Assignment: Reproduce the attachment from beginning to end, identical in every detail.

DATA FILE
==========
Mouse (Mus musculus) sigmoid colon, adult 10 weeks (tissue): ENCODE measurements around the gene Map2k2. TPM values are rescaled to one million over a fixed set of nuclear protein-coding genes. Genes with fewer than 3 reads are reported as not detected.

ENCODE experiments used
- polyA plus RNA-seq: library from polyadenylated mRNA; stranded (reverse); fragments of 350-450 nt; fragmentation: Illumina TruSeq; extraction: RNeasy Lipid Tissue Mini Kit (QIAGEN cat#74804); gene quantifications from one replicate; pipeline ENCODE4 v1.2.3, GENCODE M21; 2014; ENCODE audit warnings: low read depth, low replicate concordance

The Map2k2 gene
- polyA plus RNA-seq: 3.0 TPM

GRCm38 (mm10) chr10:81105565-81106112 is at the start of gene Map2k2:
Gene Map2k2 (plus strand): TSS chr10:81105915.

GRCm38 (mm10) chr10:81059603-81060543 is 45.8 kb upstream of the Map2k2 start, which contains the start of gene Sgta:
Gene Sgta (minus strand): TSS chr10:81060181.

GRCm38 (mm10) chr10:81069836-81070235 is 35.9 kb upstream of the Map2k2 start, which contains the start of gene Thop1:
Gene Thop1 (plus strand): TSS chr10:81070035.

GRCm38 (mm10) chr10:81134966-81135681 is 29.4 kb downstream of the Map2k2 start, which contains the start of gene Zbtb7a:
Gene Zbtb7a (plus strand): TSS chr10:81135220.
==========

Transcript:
Mouse (Mus musculus) sigmoid colon, adult 10 weeks (tissue): ENCODE measurements around the gene Map2k2. TPM values are rescaled to one million over a fixed set of nuclear protein-coding genes. Genes with fewer than 3 reads are reported as not detected.

ENCODE experiments used
- polyA plus RNA-seq: library from polyadenylated mRNA; stranded (reverse); fragments of 350-450 nt; fragmentation: Illumina TruSeq; extraction: RNeasy Lipid Tissue Mini Kit (QIAGEN cat#74804); gene quantifications from one replicate; pipeline ENCODE4 v1.2.3, GENCODE M21; 2014; ENCODE audit warnings: low read depth, low replicate concordance

The Map2k2 gene
- polyA plus RNA-seq: 3.0 TPM

GRCm38 (mm10) chr10:81105565-81106112 is at the start of gene Map2k2:
Gene Map2k2 (plus strand): TSS chr10:81105915.

GRCm38 (mm10) chr10:81059603-81060543 is 45.8 kb upstream of the Map2k2 start, which contains the start of gene Sgta:
Gene Sgta (minus strand): TSS chr10:81060181.

GRCm38 (mm10) chr10:81069836-81070235 is 35.9 kb upstream of the Map2k2 start, which contains the start of gene Thop1:
Gene Thop1 (plus strand): TSS chr10:81070035.

GRCm38 (mm10) chr10:81134966-81135681 is 29.4 kb downstream of the Map2k2 start, which contains the start of gene Zbtb7a:
Gene Zbtb7a (plus strand): TSS chr10:81135220.